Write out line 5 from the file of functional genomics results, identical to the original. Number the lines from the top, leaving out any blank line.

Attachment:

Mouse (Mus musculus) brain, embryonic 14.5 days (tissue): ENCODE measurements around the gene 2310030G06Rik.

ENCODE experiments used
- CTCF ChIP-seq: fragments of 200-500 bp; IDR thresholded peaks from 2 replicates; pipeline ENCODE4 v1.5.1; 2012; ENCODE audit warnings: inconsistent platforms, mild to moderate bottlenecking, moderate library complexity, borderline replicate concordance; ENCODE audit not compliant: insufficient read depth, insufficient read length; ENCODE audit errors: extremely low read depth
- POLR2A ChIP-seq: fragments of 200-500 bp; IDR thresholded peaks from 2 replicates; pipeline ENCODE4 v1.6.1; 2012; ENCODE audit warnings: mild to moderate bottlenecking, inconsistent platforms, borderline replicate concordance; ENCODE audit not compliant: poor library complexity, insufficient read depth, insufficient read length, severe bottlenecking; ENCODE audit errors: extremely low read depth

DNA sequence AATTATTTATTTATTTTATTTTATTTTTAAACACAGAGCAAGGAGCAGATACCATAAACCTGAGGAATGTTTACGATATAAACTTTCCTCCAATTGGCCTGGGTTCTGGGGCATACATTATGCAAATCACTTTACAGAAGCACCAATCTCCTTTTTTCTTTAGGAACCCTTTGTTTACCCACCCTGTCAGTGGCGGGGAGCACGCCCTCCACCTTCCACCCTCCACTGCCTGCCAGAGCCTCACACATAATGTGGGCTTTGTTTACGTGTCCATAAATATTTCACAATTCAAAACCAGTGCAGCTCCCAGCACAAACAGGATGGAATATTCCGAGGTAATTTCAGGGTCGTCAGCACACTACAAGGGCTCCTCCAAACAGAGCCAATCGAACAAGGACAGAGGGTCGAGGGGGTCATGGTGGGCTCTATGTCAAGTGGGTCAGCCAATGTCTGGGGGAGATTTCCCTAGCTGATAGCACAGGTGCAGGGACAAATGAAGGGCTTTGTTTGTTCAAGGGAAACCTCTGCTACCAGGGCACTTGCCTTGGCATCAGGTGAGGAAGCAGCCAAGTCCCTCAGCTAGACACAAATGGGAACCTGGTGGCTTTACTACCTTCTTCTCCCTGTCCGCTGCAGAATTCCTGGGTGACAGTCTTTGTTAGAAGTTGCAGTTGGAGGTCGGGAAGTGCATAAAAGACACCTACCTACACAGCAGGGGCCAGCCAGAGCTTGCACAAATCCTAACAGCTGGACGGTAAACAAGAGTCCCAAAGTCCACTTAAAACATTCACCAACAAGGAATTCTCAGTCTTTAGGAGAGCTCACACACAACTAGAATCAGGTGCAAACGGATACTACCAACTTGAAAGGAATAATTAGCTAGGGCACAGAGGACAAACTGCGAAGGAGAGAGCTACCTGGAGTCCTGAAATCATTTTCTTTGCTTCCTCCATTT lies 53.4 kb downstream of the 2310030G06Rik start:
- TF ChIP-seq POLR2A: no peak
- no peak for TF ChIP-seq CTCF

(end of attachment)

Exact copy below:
DNA sequence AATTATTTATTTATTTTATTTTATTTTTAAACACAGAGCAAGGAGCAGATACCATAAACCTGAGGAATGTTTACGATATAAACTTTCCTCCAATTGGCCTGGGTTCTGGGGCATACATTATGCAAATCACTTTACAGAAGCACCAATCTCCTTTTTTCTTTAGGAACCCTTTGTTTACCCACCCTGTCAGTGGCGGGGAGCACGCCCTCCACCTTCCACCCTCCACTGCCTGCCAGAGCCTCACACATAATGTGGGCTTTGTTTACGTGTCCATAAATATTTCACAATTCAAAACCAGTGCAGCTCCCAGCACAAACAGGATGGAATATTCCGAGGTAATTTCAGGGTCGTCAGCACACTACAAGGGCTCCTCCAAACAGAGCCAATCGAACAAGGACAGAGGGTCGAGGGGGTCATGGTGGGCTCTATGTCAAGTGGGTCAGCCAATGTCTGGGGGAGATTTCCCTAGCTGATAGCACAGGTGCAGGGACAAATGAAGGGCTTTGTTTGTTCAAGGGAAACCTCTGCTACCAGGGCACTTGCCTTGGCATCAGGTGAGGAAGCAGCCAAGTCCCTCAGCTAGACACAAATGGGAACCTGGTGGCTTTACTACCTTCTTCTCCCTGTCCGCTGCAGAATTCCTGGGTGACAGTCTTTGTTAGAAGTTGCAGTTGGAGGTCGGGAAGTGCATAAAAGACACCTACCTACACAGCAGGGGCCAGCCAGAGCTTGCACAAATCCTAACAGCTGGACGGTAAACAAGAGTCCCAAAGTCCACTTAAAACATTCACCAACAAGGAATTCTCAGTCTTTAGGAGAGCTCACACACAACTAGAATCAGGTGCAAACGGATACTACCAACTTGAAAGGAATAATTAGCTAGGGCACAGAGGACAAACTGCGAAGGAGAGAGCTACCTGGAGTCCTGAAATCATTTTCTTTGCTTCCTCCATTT lies 53.4 kb downstream of the 2310030G06Rik start: